Isabella picked me up thirty minutes later than she said she would. She was disheveled, but cleverly dressed the way art students always are. Though I’m pathologically punctual, I didn’t mind. She was a free spirit and, despite our fifteen year age difference, we got along very well. Isabella was very smart and we both had a penchant for food.
We got down to Randolph Street but couldn’t find free parking so we resorted to meter parking on Halsted, a block away from Au Cheval. We had two hours.
The restaurant occupied a nice space, albeit small. It was cozy and dimly lit even though it was noon. Unfortunately, it was packed. People in giant down coats hovered around the hostess station so we had to wedge our way in to put our name down for a table. The wait was forty-five minutes; the hostess suggested we get coffee down the street at a tiny pastry shop. On our way there, we walked by Little Goat. It was opening day. The restaurant world had been anticipating this opening for months and we were curious, so we looked in. The wait was also forty-five minutes, but the atmosphere wasn’t quite as pleasant as Au Cheval. It was supposed to be a diner, but it was a large, unwelcoming, open space making it a place to see and be seen. We skipped it.
The pastry shop was small and more of a grab-and-go lunch place than pastry shop, but had tables if you wanted to eat in. We each got a coffee and a cookie. I went for the cornmeal lemon cookie and Isabella got the homemade Oreo.
We traded bites of our cookies — mine was crunchy, grainy (in a good way) with a lemony zip. I put it on my list of things to make. Light and delightful. One cookie killed just enough time to get us through our waiting period without having to stand around.
When we returned to Au Cheval, it was still packed, but we got a table that I was happy with in a far corner, away from the door.
As we sipped bloody marys, Isabella launched into her story about her boyfriend, Charlie. The last she had told me was that they were in love but things got awkward after she decided she should move to Iowa City and start a letterpress business.
“I asked him if he would move with me and he flat out said ‘NO,’” she said. She said this as happily as she says everything. It’s like nothing bad has ever happened to her. Nothing got her down. I envied her disposition.
We looked over the menu. She decided on a plain cheeseburger. I got the cheeseburger with a fried egg. I knew I was playing with fire, but I couldn’t help myself: I added the bacon topper. I desperately wanted to order both the mashed potatoes and the fries, but Isabella convinced me to split the fries with her.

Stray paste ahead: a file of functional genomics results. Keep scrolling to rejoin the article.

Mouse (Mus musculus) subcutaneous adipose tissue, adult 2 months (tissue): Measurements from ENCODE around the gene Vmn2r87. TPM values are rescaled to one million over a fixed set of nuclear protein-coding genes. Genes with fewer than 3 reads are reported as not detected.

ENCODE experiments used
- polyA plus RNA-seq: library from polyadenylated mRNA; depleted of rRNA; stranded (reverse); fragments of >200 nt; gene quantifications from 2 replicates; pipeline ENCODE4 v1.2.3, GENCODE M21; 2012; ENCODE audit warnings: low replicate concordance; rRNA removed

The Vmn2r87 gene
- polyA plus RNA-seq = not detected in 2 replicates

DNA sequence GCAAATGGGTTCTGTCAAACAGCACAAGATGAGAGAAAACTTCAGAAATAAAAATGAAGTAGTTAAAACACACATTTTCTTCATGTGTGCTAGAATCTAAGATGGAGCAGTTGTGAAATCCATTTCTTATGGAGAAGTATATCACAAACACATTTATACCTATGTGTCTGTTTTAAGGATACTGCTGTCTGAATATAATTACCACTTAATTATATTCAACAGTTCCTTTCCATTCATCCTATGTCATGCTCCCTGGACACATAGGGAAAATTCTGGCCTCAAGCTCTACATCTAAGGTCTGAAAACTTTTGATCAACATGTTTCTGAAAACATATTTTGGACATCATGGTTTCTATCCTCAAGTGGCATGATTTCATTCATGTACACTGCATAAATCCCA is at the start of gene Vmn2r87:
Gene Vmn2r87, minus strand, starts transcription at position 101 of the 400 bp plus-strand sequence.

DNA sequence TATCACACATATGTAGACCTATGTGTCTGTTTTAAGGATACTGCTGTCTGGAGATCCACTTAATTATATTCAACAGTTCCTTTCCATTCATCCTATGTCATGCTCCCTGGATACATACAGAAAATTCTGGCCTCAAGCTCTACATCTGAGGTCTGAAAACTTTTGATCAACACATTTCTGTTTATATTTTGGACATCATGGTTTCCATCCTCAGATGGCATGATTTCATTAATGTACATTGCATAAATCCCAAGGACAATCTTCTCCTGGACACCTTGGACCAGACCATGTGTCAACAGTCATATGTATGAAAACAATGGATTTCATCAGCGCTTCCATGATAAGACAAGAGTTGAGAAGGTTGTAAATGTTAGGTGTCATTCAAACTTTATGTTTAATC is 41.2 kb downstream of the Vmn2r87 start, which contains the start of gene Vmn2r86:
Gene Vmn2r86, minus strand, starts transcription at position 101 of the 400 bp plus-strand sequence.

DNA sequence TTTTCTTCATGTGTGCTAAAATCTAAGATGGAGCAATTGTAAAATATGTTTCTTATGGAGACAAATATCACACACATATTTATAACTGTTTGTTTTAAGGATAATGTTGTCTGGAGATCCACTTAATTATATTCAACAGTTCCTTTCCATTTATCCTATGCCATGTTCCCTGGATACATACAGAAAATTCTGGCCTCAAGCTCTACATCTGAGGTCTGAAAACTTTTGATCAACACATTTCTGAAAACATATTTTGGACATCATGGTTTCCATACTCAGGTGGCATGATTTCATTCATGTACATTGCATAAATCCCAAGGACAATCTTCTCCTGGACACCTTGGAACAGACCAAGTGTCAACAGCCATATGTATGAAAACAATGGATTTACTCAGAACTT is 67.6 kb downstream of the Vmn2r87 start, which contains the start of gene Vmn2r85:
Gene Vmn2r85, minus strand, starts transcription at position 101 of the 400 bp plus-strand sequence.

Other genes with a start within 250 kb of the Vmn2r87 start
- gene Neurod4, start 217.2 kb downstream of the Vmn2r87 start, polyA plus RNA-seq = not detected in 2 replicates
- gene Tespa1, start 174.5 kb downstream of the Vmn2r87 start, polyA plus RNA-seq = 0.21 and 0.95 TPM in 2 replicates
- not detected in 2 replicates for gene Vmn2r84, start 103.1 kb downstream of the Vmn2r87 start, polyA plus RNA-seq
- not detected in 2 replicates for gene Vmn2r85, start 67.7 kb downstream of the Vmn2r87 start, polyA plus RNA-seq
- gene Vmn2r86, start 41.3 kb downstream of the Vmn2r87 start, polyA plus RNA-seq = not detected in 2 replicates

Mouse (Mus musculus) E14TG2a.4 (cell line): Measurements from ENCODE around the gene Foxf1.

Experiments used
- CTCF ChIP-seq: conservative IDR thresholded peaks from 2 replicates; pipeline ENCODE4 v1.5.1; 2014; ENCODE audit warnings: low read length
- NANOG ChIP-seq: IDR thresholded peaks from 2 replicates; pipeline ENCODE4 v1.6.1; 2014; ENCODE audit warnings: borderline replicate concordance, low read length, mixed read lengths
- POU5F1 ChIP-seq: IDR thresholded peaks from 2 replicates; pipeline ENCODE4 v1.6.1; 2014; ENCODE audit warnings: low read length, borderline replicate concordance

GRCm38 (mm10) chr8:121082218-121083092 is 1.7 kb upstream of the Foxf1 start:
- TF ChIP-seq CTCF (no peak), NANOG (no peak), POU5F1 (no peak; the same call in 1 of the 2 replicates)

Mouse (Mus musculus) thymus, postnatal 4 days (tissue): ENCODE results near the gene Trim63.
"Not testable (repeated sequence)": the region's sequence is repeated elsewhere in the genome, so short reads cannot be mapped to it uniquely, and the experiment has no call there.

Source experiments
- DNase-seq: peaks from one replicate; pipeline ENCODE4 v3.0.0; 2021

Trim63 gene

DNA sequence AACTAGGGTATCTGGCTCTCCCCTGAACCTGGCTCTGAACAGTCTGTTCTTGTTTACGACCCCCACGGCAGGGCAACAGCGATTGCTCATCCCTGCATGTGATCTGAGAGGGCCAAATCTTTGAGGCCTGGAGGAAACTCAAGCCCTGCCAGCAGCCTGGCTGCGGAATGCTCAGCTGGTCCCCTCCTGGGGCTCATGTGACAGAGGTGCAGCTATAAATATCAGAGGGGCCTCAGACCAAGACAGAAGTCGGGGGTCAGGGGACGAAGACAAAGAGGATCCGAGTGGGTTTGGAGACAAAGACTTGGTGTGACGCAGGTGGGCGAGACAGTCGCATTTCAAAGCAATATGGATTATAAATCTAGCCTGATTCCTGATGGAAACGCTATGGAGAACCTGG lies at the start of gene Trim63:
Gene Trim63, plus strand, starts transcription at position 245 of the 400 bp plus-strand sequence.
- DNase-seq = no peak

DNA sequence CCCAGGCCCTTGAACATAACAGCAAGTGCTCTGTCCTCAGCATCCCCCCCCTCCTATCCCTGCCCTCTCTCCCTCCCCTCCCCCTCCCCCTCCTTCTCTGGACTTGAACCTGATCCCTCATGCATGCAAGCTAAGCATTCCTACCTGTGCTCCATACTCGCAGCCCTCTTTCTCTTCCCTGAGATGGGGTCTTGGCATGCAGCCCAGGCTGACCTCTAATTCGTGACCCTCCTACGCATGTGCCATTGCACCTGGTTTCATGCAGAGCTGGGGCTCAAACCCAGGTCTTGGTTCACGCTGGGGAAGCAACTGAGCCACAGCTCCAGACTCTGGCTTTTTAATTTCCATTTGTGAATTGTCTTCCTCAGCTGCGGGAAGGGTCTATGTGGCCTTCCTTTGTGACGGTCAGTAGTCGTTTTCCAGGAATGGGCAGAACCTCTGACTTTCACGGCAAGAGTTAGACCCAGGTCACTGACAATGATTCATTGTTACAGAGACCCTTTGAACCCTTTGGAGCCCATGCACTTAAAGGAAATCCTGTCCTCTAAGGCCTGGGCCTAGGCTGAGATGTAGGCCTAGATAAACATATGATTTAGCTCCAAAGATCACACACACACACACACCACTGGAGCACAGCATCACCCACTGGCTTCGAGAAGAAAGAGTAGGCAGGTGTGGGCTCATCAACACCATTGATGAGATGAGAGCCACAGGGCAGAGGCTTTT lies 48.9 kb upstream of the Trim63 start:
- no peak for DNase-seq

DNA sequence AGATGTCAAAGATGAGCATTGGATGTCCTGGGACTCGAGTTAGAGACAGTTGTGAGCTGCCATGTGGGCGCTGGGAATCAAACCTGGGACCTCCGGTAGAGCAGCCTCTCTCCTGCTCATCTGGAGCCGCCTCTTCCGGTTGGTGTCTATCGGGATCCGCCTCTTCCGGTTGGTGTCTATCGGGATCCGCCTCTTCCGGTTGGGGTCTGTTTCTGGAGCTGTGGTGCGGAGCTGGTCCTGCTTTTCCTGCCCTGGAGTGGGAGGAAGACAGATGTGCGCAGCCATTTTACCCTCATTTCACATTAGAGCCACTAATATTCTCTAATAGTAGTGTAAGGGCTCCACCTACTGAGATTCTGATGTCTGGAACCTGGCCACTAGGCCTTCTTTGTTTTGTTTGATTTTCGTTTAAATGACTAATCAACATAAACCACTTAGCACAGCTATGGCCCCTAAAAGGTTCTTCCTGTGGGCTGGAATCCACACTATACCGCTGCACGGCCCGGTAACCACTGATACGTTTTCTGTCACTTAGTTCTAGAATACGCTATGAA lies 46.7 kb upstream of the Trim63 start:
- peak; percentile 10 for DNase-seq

I detailed my recent affairs as the food arrived. My burger was the most beautiful burger I’d ever seen. It was served open face. On one side of the bun was the perfect fried egg and on the meat and cheese topped with two thick slices of bacon gleaming with delicious, warm pork fat. I took off one slice of the bacon to taste. It was other-worldly. If there was a better piece of bacon out there, I didn’t want to find it because this one was enough to send me into a deadly bacon relapse. It was so good, I took off both slices to savor by themselves. The fries were equally dreamy: fried in pork fat and dipped in mayonnaise.
The conversation kept me from eating too much too quickly. I told her about Eamon and then all of the sordid details between me and Burton and how the relationship was manic. There were extreme highs and extreme lows but the sex was consistently fantastic. I mentioned our writing exercise and she demanded to read what he wrote.
“If you read it, you will never look at me the same way again,” I said. “Seriously, I saved it as ‘50 Shades of Burton.’ It’s very graphic.”
“I don’t care,” she said. “I want to read it. I can handle a little sex.”
I pulled up the email on my phone and let her read it while I finished my meat.
“It’s not edited,” I said. “We wrote and sent as is.”
“OK,” she said suspiciously.
“Yeah, he wrote twice as much as I did in the same amount of time.”
“I mean, it’s interesting. Very detailed, but he gets a little repetitive,” she said. “Also, I think he objectifies you.”
“Really? Is that what you took away from it?” I asked. “It’s a fair representation of our physical relationship, but he’s a very caring person.”
“I don’t know about this guy,” she said. I knew she was right. At 23 she was more astute about what was happening between me and Burton than I was at 38.
“I wasn’t excited about him,” I said. “I was excited about Burton. I’m still excited about Burton. I just don’t know what will happen.”
“I think you should walk away now. He’s bad news.”
“If only I had the willpower to do that. If I wasn’t so attracted to him, I would. He’s like… bacon.”
“How did you leave it today?” she asked.
“I told him I was going to lay low and not contact him for a while.”
“Are you going to?”
“I’m going to try.”
We finished our food and cocktails and returned to the cold. Isabella dropped me off. I over ate but I was eager to make those lemon cornmeal cookies.
- ½ cup butter
- 1 cup sugar
- zest of one lemon
- 2 eggs
- 1 cup flour
- 1 cup corneal
- pinch salt
- 1 tsp baking powder
- ½ tsp vanilla
Preheat oven to 400F.
Cream together sugar and butter and zest. Add eggs and vanilla. Add cornmeal, flour salt and baking powder.
On a silpat or parchment paper lined sheet pan, scoop about one teaspoon of cookie dough onto pan with ample space between each cookie so they don’t touch while baking.
Bake in oven until slightly golden (about 7 minutes). They should be crispy.